Sri Aurobindo, The Life Divine, The Triple Transformation

Track Running Geography of the Spirit

Geography of the Spirit

The in most being that is the psychic being; then the spiritual the higher; that is Purusha–Prakriti, Brahman–Maya, Ishwara–Shakti, the highest Purushottama: Supermind. In this geography of the spirit there are three more details to be filled up. When we have experience of Purusha–Prakriti, Prakriti is experienced as separate from Purusha, and Prakriti is seen to be characterised by three Gunas: sattwa, rajas and tamas, or it is characterised by three instruments: body, life and mind. When Brahman–Maya experience is obtained then Maya and all the movement is found to be proceeding from the Brahman, and that which proceeds is largely experienced as consisting of sattwa, rajas, tamas, body, life and mind. But not merely that there is found to be in this Maya the origin of sattwa, rajas and tamas, something more than sattwa, rajas, and tamas, something divine in character, not merely sattwa, rajas and tamas, not merely body, life and mind but something more than that. It may also be called the divine Maya. When we come to Ishwara–Shakti, then this Shakti is experienced not only as sattwa, rajas and tamas, body, life and mind, not only as something divine but much more clearly as consisting of higher degrees of mental consciousness, something which is not confined merely to sattwa, rajas and taynas. Certain greater domains of Shakti become manifest, we begin to approach what may be called Para Prakriti. Sri Krishna says, in the seventh chapter of the Bhagavad Gita: "I have two natures, Apara Prakriti and Para Prakriti, I have lower nature which consists of the three Gunas but I have also the higher nature" This higher nature begins to become more and more manifest. In the realm of Shaktis there are innumerable powers which are not confined to the narrowness of sattwa, rajas and tamas or of body, life and mind. There are higher degrees of powers, energies, effectivities which are to be found. Sri Aurobindo distinguishes four of these levels of powers: Higher Mind, Illumined Mind, Intuitive mind and Overmind. Each one has a specific kind of capacity and power not confined to the limits of mind, of the ordinary mind of which we are aware. And when we come to experience Purushottama – Supermind, then this Shakti reveals its topmost power of the Supermind, which is above the Overmind. Supermind is Shakti but not overmental, it is supramental Shakti, There is a distinction between the Overmind and Supermind, we shall have some chance of looking at this later on, at the moment we only see that there is a distinction between Overmind and Supermind. This is one important element which I wanted to fill in, in this picture of the totality of our existence.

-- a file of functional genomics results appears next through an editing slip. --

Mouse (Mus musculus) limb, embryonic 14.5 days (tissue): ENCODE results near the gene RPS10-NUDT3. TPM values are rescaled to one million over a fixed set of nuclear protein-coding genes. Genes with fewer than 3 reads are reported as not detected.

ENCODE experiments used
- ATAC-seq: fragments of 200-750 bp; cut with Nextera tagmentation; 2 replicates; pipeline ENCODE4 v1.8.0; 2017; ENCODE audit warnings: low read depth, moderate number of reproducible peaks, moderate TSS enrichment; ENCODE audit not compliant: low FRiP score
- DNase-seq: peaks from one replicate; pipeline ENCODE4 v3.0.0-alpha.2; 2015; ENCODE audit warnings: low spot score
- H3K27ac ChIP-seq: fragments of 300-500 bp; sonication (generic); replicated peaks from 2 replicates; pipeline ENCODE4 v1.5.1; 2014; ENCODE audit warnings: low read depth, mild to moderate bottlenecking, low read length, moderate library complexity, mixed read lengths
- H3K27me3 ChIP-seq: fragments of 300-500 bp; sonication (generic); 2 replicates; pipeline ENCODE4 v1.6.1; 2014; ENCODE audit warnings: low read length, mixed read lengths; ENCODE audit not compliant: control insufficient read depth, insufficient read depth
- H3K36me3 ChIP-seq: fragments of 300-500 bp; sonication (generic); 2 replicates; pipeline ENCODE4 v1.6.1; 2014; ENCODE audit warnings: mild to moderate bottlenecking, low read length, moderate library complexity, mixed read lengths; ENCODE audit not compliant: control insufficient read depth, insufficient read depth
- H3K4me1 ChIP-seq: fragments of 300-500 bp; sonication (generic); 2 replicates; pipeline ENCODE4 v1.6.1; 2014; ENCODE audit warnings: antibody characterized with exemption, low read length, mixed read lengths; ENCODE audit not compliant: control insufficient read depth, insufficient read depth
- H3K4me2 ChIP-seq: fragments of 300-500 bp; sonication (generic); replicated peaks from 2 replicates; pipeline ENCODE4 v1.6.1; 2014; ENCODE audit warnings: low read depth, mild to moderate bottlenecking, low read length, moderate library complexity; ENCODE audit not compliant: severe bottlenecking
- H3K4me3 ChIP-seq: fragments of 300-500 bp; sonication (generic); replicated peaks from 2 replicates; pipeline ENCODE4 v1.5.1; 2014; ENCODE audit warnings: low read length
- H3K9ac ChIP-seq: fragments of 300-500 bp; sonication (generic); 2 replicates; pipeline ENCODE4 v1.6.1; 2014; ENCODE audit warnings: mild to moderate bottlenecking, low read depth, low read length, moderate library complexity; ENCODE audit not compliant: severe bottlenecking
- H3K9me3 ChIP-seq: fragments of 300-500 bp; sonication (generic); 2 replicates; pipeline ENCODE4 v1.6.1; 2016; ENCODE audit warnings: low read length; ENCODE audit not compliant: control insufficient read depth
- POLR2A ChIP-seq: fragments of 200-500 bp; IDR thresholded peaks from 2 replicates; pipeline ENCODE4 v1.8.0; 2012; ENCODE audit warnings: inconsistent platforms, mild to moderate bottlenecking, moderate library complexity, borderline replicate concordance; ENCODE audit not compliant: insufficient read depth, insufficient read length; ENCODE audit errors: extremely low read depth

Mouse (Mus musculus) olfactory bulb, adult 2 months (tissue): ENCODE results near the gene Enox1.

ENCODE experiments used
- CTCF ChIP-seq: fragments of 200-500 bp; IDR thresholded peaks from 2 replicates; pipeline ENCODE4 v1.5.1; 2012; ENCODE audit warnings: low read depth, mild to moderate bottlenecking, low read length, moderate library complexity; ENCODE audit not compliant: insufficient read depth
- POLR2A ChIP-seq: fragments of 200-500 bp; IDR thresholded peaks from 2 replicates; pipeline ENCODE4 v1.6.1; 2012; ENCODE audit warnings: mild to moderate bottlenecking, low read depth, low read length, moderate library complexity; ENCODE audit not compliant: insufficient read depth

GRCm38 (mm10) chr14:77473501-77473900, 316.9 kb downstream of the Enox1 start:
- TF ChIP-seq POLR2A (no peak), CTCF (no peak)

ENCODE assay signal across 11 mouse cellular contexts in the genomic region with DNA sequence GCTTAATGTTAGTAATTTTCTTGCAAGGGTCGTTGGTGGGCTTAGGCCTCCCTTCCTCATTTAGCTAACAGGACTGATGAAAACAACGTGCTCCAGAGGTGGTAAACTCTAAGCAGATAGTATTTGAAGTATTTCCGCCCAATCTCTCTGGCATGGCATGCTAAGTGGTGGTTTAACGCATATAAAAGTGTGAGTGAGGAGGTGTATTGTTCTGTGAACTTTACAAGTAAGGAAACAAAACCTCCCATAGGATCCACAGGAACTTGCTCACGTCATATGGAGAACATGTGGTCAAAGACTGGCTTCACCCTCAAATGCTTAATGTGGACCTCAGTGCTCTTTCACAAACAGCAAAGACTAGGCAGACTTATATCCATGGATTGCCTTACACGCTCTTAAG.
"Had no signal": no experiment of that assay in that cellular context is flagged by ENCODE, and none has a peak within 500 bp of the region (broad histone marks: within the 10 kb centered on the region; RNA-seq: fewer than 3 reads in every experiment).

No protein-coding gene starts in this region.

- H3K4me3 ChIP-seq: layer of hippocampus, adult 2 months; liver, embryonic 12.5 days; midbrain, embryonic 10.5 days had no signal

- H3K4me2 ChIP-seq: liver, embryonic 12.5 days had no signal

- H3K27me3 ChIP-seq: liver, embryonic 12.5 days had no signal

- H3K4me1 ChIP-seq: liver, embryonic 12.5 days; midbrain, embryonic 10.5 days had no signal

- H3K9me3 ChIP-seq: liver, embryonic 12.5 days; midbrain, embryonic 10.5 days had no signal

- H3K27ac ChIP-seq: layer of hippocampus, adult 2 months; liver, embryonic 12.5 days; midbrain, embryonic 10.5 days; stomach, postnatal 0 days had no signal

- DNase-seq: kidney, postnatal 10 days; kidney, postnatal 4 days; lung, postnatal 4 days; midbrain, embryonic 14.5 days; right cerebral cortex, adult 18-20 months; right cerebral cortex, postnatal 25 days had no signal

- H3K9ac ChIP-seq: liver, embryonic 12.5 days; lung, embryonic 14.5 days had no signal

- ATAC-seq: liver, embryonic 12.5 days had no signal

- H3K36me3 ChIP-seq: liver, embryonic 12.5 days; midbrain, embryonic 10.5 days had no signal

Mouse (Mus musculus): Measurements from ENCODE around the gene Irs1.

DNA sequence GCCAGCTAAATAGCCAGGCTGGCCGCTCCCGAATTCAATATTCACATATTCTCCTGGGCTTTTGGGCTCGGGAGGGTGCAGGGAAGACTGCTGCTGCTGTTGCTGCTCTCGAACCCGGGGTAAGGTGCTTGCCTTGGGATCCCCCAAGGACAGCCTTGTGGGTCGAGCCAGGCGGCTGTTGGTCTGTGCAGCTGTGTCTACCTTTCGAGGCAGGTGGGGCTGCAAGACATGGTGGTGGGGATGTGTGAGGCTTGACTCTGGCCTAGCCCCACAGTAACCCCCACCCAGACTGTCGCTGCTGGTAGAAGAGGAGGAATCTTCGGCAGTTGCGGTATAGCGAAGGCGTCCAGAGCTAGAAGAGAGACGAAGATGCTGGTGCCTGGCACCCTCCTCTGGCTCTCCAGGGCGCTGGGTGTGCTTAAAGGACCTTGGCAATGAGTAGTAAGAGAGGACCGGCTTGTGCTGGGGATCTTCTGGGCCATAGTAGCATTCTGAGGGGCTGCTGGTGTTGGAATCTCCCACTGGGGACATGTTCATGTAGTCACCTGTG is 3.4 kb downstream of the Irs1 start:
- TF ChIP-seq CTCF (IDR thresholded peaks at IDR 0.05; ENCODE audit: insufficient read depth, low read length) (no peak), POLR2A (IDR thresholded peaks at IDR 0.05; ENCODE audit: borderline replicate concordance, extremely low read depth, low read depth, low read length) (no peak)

There is another detail. This is a detail which becomes more manifest when we experience Ishwara–Shakti. This does not become manifest when we have the mere experience of Purusha or Brahman, it becomes manifest when we have Ishwara–Shakti experience. This is the experience of Jivatman. In Purusha consciousness you are not aware of Jivatman as a child of God, even when in Purusha consciousness you know yourself as individual, you recognise yourself only as an individual witness of Prakriti but not as a child or portion of the Divine, Supreme Divine, Ishwara or Shakti. In Brahman–Maya, there is only the experience of the Self which is All and All that is Self and the Self that is above All. There is no experience of the Jivatman, of the individual self. But when you experience the Ishwara–Shakti you have this deeper perception, you discover that what you call yourself is actually something quite different from the body, life and mind, something quite different from what you call yourself as ego. You find yourself to be a finite but not egoistic. There is a difference between the Jivatman which is finite and individual, and the ego which is also finite and individual. The ego is a finite which regards itself to be independent of everything. It regards itself to be self existent, although it is not so. Because it is not so and yet it regards itself, we call it a false ego consciousness. All ego consciousness is a false consciousness because although it believes it is independent of everything, it is not independent of everything. In the case of Jivatman, it is a finite which knows itself to be completely dependent upon Ishwara and Shakti, not independent but completely dependent. That is why when you realise the Jivatman, the egoistic consciousness which was false is destroyed, it cannot survive. Every mistake when it is recognised as a mistake is cancelled out. This is the nature of every mistake. The moment you recognise a mistake as a mistake, it is annulled, it cannot remain there. So the moment the individual recognises that it is not independent, it is not self existent, but it is entirely dependent upon Ishwara–Shakti and it knows itself, it realises itself to be the child of the Divine father and the Divine mother, when this recognition comes then egoism is destroyed. A continuous dependence upon Ishwara–Shakti is a constant experience of Jivatman.

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